Last year, Akey said, the board completed 85 accessibility projects, including the installation of electric doors and barrier-free washrooms.


Sanderson, who came to the school in September after serving as principal at Sharbot Lake High School, joined Ken Smith in his lobbying efforts.

“I requested to the folks at the school board to make this building more accessible,” she said.

“Heaven is a valued member of our (QECVI) community. I want to encourage her to continue at QE. We’d like to make this building as accessible as possible.

“She’s frustrated and that’s not what I want to see. I hope she feels like part of the school.”

Hunter agreed.

“We want our schools to be inclusive and welcoming to all students,” she said. “It’s important to us to accommodate students, parents and guardians as best as we’re able.”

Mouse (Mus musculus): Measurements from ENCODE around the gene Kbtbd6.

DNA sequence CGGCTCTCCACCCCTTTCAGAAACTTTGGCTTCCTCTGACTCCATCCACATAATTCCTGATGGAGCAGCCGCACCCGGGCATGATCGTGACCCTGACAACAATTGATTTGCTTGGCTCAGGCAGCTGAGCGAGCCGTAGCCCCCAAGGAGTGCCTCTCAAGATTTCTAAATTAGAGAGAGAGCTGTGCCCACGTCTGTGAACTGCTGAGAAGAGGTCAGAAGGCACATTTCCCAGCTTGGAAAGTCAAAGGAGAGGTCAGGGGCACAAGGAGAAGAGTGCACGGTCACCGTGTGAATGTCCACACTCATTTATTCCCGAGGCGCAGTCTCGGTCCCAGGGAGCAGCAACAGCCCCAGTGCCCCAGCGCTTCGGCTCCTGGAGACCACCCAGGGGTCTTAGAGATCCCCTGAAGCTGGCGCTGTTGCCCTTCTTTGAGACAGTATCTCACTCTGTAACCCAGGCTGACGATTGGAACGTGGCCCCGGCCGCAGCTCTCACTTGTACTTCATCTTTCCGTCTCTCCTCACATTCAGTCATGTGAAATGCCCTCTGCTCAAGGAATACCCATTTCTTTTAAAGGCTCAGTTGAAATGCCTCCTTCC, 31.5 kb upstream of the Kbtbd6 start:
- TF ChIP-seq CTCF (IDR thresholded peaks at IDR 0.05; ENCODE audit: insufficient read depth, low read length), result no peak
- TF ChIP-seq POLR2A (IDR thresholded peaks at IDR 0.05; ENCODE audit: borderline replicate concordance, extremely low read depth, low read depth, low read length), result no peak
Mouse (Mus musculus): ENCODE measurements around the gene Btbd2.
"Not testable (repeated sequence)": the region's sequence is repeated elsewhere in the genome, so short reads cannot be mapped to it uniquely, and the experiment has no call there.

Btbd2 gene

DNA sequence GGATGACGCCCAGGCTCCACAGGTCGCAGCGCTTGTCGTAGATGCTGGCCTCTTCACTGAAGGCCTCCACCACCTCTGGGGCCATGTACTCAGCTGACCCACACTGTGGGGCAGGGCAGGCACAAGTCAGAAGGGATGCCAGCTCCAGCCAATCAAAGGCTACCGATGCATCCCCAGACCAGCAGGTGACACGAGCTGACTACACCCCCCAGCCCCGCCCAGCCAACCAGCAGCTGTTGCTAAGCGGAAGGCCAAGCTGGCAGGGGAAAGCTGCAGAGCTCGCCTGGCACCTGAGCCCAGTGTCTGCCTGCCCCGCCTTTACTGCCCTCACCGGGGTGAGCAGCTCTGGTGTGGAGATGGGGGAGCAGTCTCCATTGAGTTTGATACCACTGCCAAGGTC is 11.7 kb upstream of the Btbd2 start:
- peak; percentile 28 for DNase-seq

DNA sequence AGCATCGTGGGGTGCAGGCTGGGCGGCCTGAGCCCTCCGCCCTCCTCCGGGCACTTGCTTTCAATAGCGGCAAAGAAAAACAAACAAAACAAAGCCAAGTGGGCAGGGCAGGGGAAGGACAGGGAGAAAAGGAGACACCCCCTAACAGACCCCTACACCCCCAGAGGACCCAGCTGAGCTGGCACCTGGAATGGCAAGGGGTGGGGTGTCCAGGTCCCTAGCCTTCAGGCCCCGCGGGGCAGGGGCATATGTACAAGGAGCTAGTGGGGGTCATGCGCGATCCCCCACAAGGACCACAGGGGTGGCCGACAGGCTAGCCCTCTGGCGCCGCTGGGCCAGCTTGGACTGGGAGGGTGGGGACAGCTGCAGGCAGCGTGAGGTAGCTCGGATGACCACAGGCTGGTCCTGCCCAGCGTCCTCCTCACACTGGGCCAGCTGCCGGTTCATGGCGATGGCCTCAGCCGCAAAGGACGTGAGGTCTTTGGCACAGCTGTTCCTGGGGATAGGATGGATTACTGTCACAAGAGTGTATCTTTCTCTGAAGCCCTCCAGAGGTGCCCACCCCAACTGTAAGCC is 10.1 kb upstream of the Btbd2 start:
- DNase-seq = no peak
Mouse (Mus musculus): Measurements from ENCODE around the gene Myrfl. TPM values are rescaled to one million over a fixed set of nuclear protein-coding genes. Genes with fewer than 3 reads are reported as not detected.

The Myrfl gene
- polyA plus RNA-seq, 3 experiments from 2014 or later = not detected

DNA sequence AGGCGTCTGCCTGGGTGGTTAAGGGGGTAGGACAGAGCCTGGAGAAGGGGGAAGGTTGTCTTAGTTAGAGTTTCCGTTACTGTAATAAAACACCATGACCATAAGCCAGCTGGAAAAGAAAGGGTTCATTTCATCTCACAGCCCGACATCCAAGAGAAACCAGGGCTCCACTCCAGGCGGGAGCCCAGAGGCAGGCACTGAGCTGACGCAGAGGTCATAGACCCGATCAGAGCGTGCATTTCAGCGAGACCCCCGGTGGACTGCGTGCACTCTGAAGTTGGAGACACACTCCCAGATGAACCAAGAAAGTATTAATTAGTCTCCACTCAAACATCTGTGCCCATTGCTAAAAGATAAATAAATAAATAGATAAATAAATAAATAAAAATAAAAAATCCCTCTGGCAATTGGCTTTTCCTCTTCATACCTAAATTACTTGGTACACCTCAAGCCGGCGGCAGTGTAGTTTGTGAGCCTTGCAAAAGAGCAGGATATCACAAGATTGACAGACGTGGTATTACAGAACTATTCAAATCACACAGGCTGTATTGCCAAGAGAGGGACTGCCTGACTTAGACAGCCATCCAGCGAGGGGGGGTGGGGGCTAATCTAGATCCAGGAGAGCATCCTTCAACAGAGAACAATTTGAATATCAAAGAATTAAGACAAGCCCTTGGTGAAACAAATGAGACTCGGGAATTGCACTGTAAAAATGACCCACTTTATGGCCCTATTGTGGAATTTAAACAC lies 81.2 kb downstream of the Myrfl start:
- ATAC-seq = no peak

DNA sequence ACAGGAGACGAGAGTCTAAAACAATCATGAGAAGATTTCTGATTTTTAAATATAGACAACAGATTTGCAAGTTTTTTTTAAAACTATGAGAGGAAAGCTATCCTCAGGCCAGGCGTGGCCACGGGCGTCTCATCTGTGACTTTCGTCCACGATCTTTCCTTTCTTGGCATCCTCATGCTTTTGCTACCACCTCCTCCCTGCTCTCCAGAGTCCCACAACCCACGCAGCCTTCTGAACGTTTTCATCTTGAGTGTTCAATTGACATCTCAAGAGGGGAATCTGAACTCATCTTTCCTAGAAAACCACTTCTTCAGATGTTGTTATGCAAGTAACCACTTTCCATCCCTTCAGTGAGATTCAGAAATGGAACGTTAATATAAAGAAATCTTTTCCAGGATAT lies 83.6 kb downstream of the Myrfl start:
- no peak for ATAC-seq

Heaven doesn’t feel included at QECVI.

It wasn’t until last year that she told her father she ate alone in the hall every day.

“She won’t say too much,” said Ken. “She holds a lot in.”

“I tend not to be very vocal,” said Heaven. “I suffer in silence. I’m not the type to draw attention to myself.

“I felt really left out. It was embarrassing.”

She said that eating in the library is better than in the hallway, but added: “I’d rather be around people. I want to feel included.”

Every day a student from the restaurant services program brings lunch to Heaven in the library.

She still eats alone.


Heaven has a creative flair. She likes to sketch, belongs to the school’s Anime Club and has a passion for writing poetry and fiction.

“When I’m stressed, I put it down on paper,” she said.

She wants to go to university to earn an English degree and eventually become an author.

“I want to write an autobiography about my life to hopefully inspire people,” she said. “Inspiring people is one of my goals.”

Perhaps some people will find her campaign to improve accessibility at her high school just that — inspirational.